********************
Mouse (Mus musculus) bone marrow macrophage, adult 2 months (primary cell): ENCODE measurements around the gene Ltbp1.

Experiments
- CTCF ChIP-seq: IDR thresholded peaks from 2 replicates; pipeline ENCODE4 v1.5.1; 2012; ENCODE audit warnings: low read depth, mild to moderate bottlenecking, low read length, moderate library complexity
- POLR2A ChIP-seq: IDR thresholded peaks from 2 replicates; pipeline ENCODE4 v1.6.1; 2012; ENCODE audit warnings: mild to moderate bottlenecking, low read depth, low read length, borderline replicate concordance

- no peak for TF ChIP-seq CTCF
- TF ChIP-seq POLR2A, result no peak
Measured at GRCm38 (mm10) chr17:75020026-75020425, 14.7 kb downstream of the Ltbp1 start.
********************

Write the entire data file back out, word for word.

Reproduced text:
Mouse (Mus musculus) bone marrow macrophage, adult 2 months (primary cell): ENCODE measurements around the gene Ltbp1.

Experiments
- CTCF ChIP-seq: IDR thresholded peaks from 2 replicates; pipeline ENCODE4 v1.5.1; 2012; ENCODE audit warnings: low read depth, mild to moderate bottlenecking, low read length, moderate library complexity
- POLR2A ChIP-seq: IDR thresholded peaks from 2 replicates; pipeline ENCODE4 v1.6.1; 2012; ENCODE audit warnings: mild to moderate bottlenecking, low read depth, low read length, borderline replicate concordance

- no peak for TF ChIP-seq CTCF
- TF ChIP-seq POLR2A, result no peak
Measured at GRCm38 (mm10) chr17:75020026-75020425, 14.7 kb downstream of the Ltbp1 start.